Judge Jackson also considered whether the status of the King Shag as a rare bird meant that section 6(c) (the protection of areas of significant habitats of indigenous fauna) came into play.  More specifically, he considered whether the subject of Mr Schuckard’s interest (ie the protection of potentially significant habitat) could support a claim of an interest greater than that of the public generally/general public has.  Ultimately, however, the Judge found that the appropriate approach is to consider the interest of the aspiring party, not the particular environment under consideration.


The Judge was critical of the reference to “intellectual” in the Purification Technologies decision noting that “”Intellectual” is used there with a pejorative whiff: it suggests “academic”, non-practical”, and “not engaging in the real world””.  Instead the Judge commented that practical scientific researchers should be accorded more respect and that robust scientific evidence is about the best evidence a court can hope for.  The Judge determined that a person who has carried out practical scientific research in an area has more than a mere intellectual interest in the proceedings about that area and may claim to have an interest in the proceedings greater than the general public has.  He did note, however, that a sufficiently high threshold of research should be crossed, for example, the publication quality of scientific papers.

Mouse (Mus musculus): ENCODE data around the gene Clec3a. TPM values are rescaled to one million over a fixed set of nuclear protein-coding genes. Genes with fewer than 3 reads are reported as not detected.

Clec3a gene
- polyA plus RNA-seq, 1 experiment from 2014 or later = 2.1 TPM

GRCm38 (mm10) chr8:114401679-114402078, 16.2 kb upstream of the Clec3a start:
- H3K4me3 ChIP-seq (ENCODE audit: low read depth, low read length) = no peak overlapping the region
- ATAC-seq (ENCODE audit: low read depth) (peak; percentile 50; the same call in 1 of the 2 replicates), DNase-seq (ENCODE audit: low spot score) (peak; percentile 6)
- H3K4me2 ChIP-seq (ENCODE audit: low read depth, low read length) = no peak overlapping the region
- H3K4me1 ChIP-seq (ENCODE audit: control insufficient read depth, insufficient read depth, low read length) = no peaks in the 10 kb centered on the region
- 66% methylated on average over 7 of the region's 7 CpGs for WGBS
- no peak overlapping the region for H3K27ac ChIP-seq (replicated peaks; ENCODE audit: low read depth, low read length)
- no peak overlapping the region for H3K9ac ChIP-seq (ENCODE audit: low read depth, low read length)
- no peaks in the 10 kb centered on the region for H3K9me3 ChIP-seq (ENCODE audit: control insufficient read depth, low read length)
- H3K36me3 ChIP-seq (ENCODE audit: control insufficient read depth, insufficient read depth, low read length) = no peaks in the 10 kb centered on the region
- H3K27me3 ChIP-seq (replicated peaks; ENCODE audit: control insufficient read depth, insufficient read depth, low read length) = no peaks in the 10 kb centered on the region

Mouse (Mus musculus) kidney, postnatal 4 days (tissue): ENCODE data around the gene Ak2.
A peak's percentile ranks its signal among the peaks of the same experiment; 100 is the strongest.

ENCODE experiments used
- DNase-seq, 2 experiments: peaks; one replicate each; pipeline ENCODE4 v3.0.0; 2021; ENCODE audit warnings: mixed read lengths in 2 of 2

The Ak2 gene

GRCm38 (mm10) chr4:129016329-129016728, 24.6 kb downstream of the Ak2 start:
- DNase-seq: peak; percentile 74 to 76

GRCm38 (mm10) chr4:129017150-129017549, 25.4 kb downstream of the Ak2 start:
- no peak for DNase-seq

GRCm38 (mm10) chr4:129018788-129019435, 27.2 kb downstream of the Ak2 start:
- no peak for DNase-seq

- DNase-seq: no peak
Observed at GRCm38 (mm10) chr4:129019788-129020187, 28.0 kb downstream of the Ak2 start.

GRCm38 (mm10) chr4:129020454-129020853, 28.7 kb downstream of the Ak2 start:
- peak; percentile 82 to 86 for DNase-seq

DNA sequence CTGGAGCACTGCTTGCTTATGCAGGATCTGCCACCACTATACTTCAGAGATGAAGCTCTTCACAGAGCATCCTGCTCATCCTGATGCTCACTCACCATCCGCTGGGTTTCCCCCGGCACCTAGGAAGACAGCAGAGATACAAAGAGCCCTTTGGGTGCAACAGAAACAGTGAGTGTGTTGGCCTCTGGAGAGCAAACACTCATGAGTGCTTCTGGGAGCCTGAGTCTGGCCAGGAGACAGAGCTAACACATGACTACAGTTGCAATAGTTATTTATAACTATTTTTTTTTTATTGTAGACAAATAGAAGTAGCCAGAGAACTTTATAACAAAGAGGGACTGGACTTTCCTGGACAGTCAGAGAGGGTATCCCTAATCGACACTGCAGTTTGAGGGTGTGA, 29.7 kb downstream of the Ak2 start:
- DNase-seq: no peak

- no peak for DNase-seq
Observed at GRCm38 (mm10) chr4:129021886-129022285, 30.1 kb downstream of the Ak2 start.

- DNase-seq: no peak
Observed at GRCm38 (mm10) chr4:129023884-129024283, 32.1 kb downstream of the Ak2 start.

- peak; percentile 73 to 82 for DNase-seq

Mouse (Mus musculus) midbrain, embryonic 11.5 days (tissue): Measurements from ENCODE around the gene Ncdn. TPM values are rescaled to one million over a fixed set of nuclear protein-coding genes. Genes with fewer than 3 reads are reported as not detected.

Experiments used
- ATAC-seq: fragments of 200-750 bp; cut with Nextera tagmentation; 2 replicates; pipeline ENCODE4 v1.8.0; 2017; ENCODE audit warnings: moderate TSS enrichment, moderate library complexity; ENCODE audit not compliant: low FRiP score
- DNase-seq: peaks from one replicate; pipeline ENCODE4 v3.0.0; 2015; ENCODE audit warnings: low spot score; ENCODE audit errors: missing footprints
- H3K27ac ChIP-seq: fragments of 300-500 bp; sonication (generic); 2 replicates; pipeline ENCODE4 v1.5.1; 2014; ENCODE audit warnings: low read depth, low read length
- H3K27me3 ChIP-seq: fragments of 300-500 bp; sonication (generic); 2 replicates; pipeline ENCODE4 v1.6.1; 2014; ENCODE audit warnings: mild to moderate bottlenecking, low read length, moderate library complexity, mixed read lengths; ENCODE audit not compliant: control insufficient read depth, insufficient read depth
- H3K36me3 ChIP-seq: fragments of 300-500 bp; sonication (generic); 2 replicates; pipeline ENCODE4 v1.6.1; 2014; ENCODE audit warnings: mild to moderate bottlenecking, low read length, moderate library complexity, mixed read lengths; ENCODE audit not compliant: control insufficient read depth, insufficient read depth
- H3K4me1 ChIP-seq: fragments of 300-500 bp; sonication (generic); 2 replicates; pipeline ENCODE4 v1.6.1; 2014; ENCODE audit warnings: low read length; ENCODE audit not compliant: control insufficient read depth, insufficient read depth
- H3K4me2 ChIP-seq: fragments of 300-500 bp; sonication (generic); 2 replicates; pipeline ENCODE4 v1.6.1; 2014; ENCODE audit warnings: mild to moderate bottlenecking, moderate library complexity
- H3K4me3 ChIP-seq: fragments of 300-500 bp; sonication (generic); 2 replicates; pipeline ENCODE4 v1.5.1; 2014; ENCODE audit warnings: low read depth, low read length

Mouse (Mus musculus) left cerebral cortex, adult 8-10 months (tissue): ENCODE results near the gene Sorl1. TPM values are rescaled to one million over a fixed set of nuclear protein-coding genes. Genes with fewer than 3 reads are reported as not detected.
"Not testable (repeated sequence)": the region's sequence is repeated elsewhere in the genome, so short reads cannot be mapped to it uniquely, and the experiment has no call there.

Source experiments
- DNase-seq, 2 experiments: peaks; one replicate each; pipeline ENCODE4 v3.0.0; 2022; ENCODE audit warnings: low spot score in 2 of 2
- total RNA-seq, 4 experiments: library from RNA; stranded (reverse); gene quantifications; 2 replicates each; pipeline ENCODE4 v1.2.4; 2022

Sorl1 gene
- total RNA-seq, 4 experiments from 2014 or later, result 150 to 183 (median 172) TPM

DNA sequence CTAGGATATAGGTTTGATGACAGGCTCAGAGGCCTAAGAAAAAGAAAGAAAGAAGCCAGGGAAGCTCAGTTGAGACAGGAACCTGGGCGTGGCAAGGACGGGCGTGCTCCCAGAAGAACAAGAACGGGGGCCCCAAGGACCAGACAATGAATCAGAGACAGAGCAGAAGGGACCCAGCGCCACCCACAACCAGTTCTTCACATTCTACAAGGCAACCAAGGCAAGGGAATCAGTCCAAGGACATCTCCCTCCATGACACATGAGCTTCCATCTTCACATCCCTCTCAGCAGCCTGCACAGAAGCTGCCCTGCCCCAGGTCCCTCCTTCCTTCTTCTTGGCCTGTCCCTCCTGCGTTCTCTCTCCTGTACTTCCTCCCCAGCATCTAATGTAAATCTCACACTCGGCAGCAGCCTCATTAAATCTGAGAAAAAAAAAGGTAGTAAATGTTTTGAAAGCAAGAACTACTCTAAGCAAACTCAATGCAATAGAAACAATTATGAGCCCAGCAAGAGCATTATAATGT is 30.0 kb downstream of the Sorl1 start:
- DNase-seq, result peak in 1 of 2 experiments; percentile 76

Judge Jackson held that Mr Schuckard does have an “interest greater than the general public has” as an ornithologist with published research on the use by King Shags of the site subject to the application.  He noted that Mr Schuckard’s previous involvement in the 1995 appeal was irrelevant to his ability to join these proceedings under section 274(1)(d).

It remains to be seen how this case will be applied in future situations involving applications to join proceedings on the basis of having an interest greater than the general public has.  In particular, the Judge in this decision made no finding in relation to whether there was “some genuine advantage or disadvantage … which is not remote”, which was a consideration in both the Meadow 3 Limited High Court decision and the Purification Technologies Planning Tribunal Decision.